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Cindy Riker
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PostPosted: Sun Jul 30, 2006 1:57 pm    Post subject: Reply with quote

And your point is?
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Conis
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PostPosted: Sun Jul 30, 2006 2:02 pm    Post subject: Reply with quote

Rob... I'll keep it brief.

Interesting article and indicative of trends forthcoming:
When do trees become public domain even if rooted on private property?

    Which is worth more? Three condos, or three 100 year old trees sitting on high density, high value urban land? Many urban townships in Michigan already have tree removal ordinances.

    All trees along any protected river in Michigan (wthin desiginated greenbelt setback) are public domain, private property or not. Legally, you need a permit to cut one, and a reason.

    Right in "our back yard" (Indian River) has erupted a HUGE outcry against the Cheboygan Country Road Commission, for plans to cut 800 + trees in a street improvement project. Many being 200+ year old, 4' dia white pines in the residential area. Details on this trainwreck... should anyone be interested.

~~~~~~~~~~~~~~~~~~~~~~~~~~~~~~~~~~~~~~~
I suppose somes viewpoint might be that trees in urban or residential setting have a greater environmental and aesthetic value than the development and improvements that displace them.

I am pro forest management. I suppose the point is that the conflicts are forthcoming. I have no answers. No one does.
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John Elmer Engel
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PostPosted: Sun Jul 30, 2006 8:44 pm    Post subject: Trees Reply with quote

Interesting article, Rob. I think it points out one important aspect of changing the landscape on private property. When a neighbor cuts trees, it is not an invisible event. It does affect those on either side, and those in front and back. The cliche, "It's my property and I can do whatever I want" just isn't neighborly. Don't private property owners consider their neighbors?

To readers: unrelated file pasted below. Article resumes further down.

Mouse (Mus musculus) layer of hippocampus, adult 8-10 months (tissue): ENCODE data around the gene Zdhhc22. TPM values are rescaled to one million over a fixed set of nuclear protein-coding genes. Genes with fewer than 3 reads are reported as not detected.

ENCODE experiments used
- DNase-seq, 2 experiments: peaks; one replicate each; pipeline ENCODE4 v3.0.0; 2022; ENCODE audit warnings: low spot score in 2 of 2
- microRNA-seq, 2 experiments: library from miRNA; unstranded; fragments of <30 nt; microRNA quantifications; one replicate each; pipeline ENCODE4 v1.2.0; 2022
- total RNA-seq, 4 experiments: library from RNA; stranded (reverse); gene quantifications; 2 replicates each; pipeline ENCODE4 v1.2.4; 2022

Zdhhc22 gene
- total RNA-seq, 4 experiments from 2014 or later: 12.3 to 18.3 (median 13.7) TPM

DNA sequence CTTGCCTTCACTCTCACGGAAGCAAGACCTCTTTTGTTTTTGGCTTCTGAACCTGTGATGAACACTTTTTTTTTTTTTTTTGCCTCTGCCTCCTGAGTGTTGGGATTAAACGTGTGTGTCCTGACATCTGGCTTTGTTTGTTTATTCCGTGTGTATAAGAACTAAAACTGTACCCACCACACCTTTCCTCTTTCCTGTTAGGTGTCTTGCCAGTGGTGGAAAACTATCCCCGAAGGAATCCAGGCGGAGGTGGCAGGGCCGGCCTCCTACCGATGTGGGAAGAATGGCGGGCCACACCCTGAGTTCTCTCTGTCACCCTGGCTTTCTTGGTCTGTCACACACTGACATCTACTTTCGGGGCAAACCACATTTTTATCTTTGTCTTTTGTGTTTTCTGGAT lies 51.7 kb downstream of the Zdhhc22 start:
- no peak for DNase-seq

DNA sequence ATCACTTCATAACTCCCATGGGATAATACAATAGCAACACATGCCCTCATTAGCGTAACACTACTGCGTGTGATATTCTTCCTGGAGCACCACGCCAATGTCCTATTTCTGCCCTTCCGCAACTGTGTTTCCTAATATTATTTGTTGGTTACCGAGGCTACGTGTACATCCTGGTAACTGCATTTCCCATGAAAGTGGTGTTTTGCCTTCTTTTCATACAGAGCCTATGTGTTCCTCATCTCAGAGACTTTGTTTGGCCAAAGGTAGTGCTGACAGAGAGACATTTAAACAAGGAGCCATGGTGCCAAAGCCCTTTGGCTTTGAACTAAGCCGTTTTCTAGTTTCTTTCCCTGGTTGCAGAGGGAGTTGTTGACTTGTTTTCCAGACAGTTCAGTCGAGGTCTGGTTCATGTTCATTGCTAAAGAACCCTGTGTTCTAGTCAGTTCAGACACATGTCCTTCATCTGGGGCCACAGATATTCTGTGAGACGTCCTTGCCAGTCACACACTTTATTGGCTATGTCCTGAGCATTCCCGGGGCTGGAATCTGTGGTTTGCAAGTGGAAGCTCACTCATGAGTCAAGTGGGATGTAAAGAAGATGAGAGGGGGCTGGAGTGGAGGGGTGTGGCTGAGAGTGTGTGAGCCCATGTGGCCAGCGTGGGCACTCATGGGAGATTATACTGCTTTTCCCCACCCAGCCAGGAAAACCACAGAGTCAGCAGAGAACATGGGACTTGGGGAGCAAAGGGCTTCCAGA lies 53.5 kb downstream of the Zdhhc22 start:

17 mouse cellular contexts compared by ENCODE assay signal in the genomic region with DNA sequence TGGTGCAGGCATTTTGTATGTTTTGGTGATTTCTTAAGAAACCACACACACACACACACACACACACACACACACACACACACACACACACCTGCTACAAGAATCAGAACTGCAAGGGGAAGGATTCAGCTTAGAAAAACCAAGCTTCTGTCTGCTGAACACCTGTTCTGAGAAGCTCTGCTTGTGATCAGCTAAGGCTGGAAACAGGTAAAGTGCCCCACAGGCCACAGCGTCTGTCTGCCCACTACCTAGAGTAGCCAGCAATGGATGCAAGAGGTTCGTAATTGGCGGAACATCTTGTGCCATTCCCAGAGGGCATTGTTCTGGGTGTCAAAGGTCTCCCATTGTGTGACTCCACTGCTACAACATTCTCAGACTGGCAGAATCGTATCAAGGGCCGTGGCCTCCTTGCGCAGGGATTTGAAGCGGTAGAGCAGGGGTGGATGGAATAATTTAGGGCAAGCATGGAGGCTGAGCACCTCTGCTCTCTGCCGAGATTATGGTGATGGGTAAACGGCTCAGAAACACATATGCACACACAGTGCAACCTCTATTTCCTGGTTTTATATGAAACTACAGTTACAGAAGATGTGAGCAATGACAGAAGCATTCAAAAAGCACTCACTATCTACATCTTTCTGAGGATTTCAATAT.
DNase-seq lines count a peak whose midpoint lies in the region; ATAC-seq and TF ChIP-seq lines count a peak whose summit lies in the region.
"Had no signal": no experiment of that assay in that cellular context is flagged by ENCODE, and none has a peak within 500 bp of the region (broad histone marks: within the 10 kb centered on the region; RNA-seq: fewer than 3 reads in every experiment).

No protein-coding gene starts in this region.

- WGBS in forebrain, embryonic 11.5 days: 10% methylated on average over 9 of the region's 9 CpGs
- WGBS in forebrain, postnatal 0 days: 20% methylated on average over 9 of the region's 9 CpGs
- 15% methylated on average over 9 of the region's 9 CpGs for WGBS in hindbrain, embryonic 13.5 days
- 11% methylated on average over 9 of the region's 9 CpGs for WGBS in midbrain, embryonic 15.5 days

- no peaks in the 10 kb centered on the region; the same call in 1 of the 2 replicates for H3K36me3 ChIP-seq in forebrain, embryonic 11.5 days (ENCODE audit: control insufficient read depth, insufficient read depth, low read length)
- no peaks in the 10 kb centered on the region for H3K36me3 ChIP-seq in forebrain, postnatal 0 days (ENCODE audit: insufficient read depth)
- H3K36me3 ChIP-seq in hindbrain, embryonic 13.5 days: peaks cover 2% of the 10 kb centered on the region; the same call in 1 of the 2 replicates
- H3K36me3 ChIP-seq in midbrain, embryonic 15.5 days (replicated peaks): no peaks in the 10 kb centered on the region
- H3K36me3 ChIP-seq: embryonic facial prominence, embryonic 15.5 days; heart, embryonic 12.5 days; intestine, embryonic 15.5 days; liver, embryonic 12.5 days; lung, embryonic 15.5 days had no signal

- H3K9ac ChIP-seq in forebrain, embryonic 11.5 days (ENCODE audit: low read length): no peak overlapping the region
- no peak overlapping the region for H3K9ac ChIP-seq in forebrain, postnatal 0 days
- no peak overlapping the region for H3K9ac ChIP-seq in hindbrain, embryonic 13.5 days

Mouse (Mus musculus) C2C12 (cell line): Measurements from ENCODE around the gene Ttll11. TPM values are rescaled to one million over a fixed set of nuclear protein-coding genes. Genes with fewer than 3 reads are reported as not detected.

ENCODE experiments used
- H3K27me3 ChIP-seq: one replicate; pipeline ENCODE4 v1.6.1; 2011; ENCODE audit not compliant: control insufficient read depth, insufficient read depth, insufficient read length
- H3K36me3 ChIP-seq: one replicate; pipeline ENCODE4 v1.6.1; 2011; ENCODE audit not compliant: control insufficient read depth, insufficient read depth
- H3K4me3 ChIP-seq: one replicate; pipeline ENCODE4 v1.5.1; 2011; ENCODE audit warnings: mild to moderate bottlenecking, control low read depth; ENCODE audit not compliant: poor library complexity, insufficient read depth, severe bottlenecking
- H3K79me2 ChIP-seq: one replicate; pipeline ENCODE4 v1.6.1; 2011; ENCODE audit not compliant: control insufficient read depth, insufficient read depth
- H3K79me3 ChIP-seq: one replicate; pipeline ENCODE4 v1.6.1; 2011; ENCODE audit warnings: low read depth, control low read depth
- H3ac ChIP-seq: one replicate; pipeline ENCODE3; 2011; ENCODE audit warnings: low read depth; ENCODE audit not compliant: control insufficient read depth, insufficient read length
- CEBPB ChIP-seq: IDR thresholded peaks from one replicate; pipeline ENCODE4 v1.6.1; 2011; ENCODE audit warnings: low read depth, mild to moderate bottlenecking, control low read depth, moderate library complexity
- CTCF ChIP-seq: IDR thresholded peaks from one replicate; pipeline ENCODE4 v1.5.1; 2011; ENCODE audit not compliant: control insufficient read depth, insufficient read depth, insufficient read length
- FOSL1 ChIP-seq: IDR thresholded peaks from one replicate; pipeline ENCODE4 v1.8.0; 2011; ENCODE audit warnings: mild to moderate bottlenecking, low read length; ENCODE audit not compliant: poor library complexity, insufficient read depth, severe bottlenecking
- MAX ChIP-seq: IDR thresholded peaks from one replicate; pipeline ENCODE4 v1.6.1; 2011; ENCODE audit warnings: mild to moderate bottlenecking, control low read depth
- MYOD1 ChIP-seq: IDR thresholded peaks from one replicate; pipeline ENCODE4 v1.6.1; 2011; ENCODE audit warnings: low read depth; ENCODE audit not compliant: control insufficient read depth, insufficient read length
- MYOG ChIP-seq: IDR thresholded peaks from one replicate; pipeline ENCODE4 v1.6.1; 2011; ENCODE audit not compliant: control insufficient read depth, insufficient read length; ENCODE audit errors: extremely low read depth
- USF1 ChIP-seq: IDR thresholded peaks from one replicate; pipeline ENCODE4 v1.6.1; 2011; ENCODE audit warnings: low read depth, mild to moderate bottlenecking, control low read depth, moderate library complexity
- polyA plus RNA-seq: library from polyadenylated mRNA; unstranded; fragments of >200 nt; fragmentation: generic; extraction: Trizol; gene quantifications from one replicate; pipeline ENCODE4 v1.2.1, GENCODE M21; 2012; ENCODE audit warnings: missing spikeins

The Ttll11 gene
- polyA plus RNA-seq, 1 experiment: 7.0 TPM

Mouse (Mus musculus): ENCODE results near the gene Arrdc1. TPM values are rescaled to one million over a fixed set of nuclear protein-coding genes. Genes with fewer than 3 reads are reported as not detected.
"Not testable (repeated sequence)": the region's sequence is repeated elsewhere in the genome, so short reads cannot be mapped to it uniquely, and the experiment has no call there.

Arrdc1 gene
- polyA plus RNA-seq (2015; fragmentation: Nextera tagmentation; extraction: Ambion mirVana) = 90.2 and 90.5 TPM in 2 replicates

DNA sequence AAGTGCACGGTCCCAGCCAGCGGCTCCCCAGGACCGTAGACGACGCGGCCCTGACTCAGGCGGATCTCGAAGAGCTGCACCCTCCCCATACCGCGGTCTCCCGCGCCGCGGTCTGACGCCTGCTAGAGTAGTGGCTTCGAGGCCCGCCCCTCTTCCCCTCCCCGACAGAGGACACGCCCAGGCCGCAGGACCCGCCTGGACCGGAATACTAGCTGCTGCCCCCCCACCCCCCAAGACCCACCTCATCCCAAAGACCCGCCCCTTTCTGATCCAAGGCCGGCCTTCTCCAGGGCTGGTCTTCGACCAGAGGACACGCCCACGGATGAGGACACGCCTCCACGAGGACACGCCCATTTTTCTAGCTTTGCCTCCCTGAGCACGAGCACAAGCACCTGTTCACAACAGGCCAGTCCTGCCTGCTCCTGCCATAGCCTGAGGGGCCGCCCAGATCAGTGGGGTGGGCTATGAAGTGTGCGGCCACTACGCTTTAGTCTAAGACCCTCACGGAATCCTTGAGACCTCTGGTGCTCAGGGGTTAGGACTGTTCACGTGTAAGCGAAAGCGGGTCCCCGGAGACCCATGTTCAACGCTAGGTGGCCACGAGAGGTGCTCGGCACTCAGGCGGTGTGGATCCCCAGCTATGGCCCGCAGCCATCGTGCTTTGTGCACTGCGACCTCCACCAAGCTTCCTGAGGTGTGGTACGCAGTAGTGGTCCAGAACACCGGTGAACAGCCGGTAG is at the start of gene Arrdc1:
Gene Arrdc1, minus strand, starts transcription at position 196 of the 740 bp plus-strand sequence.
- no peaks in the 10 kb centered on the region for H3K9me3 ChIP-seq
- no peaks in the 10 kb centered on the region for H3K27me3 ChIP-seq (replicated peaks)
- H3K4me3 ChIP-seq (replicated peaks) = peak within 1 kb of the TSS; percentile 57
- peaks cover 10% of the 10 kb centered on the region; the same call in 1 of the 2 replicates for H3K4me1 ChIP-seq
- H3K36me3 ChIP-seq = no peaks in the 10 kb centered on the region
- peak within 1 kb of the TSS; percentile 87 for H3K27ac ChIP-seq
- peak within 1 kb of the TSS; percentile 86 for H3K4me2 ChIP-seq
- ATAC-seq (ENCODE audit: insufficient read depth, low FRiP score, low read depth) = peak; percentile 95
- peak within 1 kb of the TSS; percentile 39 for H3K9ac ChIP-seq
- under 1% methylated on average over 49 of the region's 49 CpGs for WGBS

Americans are selfish. All that is important, many times, is what I want, period. To hades with everyone else.

Solution: education. Awareness. New thinking.

How to accomplish this...I have no clue. It seems like people that think like me are clunking their heads against the wall trying to convince others that old thinking is hurting everyone. Oh well, clunk, clunk, clunk.
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Conis
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PostPosted: Sun Jul 30, 2006 10:17 pm    Post subject: Reply with quote

Quote:


Solution: education. Awareness. New thinking.

How to accomplish this...I have no clue. It seems like people that think like me are clunking their heads against the wall trying to convince others that old thinking is hurting everyone. Oh well, clunk, clunk, clunk.


Clue: All about the money $$$: Why did they "do that" and what was the personal gain? Like this has something to do with ethics, ideals or hurting the neighbors feelings?

Solution: Trees have more aesthetic value standing? Or property has more "value" if gone. See condo space versus trees. This applies to development in high land value areas. No awareness to it. Trees lose.

Last I heard, the bank wouldn't take lumber, ideals or awareness in on deposit. All about $$$ value of what. Shake it any way you like.
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John Elmer Engel
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PostPosted: Mon Jul 31, 2006 6:27 am    Post subject: Trees and doe ray mee Reply with quote

I always forget the $ factor. Keep the trees and get a tax break. Land remains naturally beautiful. Property values go up. More visitors. More spending. More local income. More money.

Thanks, Conis.
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PostPosted: Mon Jul 31, 2006 9:41 am    Post subject: TREE POLICE? Reply with quote

John Elmer Engel wrote:
I always forget the $ factor. Keep the trees and get a tax break. Land remains naturally beautiful. Property values go up. More visitors. More spending. More local income. More money.

Thanks, Conis.


Subject: Landowners "tree rights"
WARNING: LONG POST

John, it is ALWAYS about the money! Begin with this and work backwards.

Wiscosins solution to "shoreline protection" is the most sane and logical approach I have yet heard. That is about the money, too.

We don't need tree police (yet).

Assuming landowners own the trees on their property, and remove some or all for a view of the water, then this is an "improvement" by the consensus of most. So property-tax it as an improvement. Likewise, this becomes an incentive to not take out more trees than necessary. This approach has to be outlined and made clear to waterfront landowners, is all. When Wisconsin initiated this program, the numer of landowners which signed up was HUGE. Because they had a way to manage property taxes year after year and still had the rights to manage THEIR trees as they saw fit. WIN WIN. If someone chose to turn their waterfront into a golf course, so be it. Taxes go up and stay there. High taxes being a "negative feature" when/if they ever want to sell that property? That consideration would be about the money, too?